At the end of February we announced the arrival of the first US recession since 2009 and we predicted that the market will decline by at least 20% in (Recession is Imminent: We Need A Travel Ban NOW). In these volatile markets we scrutinize hedge fund filings to get a reading on which direction each […]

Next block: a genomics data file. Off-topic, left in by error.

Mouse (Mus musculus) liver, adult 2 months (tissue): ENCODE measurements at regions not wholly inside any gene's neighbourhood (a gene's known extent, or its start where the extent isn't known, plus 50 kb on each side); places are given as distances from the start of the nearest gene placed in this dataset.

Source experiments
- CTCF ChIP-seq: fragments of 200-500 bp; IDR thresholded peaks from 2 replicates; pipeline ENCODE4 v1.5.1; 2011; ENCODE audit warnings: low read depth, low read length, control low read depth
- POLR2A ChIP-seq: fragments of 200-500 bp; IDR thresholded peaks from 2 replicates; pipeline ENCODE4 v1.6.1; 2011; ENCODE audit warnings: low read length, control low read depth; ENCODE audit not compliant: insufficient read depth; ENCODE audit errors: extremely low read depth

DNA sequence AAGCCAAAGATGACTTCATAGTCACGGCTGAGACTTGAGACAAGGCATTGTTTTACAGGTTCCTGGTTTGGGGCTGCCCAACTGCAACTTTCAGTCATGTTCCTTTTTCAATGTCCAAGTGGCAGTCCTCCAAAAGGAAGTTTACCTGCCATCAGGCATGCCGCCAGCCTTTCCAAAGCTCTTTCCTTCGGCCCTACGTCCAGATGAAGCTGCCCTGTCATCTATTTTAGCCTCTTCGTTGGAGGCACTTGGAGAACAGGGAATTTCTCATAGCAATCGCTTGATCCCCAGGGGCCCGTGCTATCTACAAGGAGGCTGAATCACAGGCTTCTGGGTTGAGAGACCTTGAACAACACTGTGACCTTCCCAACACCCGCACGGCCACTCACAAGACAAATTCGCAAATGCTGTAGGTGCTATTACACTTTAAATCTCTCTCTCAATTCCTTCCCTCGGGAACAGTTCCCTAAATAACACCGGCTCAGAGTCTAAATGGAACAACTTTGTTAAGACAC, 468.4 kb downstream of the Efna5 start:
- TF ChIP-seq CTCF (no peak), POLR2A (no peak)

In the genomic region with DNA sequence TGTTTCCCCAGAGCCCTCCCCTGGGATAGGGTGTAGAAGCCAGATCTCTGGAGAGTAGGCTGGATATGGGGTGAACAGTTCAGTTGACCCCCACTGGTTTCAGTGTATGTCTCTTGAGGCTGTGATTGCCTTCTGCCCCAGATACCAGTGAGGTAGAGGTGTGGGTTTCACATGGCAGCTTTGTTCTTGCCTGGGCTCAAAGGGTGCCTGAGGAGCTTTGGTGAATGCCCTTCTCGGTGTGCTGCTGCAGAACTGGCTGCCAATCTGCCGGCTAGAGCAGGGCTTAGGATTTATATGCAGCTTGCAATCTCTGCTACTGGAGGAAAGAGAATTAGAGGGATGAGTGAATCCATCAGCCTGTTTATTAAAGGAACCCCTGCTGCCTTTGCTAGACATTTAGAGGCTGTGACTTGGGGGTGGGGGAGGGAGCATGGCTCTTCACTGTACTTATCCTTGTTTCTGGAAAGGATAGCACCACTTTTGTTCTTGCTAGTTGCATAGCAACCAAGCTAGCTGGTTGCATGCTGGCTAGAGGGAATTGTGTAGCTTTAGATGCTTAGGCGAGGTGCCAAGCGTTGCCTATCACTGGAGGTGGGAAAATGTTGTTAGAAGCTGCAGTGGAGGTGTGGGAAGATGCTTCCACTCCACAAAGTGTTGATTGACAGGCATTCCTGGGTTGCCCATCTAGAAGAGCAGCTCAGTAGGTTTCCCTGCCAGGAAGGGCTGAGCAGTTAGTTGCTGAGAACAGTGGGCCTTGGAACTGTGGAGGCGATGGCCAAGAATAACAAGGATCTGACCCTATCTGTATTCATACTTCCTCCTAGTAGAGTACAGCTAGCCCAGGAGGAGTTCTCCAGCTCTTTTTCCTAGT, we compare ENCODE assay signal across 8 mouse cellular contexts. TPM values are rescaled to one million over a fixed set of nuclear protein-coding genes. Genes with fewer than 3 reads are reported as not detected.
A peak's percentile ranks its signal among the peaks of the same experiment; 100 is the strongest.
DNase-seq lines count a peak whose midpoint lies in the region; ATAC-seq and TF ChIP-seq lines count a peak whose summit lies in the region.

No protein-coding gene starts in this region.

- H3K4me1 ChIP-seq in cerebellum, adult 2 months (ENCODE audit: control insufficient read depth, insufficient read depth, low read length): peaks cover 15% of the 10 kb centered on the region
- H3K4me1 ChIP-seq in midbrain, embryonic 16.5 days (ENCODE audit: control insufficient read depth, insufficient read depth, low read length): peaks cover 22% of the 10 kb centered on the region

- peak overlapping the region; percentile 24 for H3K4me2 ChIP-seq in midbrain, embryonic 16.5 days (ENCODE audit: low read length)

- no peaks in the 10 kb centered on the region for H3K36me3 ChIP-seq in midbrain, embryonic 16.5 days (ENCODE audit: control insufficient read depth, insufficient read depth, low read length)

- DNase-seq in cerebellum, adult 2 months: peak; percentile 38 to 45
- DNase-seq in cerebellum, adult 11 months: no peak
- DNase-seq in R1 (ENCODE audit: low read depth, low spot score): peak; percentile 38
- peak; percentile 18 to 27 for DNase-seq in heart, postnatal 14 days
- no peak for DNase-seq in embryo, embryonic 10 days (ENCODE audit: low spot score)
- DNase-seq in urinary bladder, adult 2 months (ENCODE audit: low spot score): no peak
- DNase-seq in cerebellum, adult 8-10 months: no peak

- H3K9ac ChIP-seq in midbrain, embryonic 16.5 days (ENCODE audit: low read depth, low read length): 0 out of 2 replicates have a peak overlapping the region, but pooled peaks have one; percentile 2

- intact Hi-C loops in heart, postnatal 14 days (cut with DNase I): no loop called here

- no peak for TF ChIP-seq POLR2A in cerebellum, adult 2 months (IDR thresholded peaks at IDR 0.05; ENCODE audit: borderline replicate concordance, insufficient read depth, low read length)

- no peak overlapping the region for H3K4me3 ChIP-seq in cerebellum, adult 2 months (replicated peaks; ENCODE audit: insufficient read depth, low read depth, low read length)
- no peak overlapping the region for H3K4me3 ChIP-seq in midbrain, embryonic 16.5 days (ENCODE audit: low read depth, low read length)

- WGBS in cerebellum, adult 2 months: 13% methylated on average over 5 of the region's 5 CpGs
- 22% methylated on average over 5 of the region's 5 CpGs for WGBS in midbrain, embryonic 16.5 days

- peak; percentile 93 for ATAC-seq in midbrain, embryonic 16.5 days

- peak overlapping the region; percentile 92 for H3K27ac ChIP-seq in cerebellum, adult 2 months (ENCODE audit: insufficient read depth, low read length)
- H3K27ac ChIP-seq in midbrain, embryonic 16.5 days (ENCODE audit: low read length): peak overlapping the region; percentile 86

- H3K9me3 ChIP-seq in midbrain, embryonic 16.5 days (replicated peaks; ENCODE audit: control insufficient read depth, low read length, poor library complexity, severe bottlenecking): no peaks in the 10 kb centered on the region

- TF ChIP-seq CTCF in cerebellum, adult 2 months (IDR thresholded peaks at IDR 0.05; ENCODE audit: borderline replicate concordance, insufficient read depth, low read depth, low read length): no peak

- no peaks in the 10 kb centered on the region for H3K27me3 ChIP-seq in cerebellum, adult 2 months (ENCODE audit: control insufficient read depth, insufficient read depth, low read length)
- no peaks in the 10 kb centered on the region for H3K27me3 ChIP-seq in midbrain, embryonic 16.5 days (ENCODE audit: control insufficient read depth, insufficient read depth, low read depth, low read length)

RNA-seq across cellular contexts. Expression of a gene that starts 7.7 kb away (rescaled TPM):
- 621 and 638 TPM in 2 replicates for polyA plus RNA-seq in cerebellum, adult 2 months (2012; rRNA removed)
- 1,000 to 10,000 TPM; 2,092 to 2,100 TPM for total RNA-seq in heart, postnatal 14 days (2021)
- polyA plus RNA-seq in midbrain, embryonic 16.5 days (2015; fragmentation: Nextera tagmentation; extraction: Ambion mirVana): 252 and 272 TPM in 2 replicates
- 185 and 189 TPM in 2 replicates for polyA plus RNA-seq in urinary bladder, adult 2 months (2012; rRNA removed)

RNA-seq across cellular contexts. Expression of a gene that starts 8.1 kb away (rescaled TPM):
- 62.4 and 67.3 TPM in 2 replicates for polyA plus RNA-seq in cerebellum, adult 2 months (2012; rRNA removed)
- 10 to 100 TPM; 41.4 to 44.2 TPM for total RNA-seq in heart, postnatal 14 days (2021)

• Pfizer declines about 8% after setback to breast cancer treatment

    The treatment, Ibrance, was being tested along with the standard of care for early breast cancer in men and women, against standard of care alone, the company said on Friday. The study was broadly seen to have a high probability of success readout, but the early failure represents a meaningful setback for Pfizer, JP Morgan analysts said in a note, cutting its price target on the stock by $1 to $37.

Travel News from ABTA

  • Coronavirus advice for customers